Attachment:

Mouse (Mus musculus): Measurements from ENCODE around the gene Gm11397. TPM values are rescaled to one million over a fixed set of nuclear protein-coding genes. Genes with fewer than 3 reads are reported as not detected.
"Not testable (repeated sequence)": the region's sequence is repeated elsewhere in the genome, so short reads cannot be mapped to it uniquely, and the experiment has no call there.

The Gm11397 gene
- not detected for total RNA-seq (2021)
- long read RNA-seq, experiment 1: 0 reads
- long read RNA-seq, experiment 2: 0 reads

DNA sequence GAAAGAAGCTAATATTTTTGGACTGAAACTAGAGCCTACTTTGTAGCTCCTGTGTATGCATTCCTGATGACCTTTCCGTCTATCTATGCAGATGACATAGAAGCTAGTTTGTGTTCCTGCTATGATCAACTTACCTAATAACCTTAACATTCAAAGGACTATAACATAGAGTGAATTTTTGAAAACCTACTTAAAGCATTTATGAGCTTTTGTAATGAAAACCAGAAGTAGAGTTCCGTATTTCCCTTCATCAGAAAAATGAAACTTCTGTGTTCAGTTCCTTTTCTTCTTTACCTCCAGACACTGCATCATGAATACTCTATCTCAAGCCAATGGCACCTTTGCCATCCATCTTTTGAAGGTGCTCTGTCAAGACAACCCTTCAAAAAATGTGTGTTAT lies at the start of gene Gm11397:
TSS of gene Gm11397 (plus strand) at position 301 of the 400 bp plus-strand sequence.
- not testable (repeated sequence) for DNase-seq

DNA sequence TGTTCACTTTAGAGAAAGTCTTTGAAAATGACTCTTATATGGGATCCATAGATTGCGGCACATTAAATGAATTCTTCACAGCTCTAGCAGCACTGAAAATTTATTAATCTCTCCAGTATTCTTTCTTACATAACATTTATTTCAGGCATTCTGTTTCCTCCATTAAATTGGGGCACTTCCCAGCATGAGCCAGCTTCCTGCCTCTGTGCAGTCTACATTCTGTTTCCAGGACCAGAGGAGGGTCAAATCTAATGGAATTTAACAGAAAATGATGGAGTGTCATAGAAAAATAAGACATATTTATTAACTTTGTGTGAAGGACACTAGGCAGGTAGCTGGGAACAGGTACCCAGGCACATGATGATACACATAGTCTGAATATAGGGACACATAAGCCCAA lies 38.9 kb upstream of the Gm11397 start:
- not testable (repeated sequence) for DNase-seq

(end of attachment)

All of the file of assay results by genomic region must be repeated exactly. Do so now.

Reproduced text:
Mouse (Mus musculus): Measurements from ENCODE around the gene Gm11397. TPM values are rescaled to one million over a fixed set of nuclear protein-coding genes. Genes with fewer than 3 reads are reported as not detected.
"Not testable (repeated sequence)": the region's sequence is repeated elsewhere in the genome, so short reads cannot be mapped to it uniquely, and the experiment has no call there.

The Gm11397 gene
- not detected for total RNA-seq (2021)
- long read RNA-seq, experiment 1: 0 reads
- long read RNA-seq, experiment 2: 0 reads

DNA sequence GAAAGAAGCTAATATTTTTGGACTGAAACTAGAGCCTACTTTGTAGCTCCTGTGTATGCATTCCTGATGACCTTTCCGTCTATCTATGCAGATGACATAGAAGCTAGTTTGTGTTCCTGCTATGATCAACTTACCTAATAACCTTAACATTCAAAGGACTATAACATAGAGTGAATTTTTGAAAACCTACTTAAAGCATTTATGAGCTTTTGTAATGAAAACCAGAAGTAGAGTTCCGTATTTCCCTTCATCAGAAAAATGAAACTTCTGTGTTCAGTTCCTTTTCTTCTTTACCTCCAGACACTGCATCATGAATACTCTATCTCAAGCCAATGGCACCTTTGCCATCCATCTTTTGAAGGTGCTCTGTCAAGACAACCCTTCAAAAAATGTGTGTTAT lies at the start of gene Gm11397:
TSS of gene Gm11397 (plus strand) at position 301 of the 400 bp plus-strand sequence.
- not testable (repeated sequence) for DNase-seq

DNA sequence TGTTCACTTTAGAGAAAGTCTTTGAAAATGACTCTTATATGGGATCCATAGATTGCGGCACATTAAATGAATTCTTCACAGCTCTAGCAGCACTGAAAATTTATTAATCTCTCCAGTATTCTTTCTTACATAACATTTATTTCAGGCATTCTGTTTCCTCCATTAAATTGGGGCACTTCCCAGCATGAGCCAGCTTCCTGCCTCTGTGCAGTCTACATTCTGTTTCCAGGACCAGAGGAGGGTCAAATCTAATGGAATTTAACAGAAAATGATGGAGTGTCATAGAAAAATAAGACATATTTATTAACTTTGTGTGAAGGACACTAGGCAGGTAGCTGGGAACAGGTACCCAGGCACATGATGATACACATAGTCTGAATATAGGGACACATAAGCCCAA lies 38.9 kb upstream of the Gm11397 start:
- not testable (repeated sequence) for DNase-seq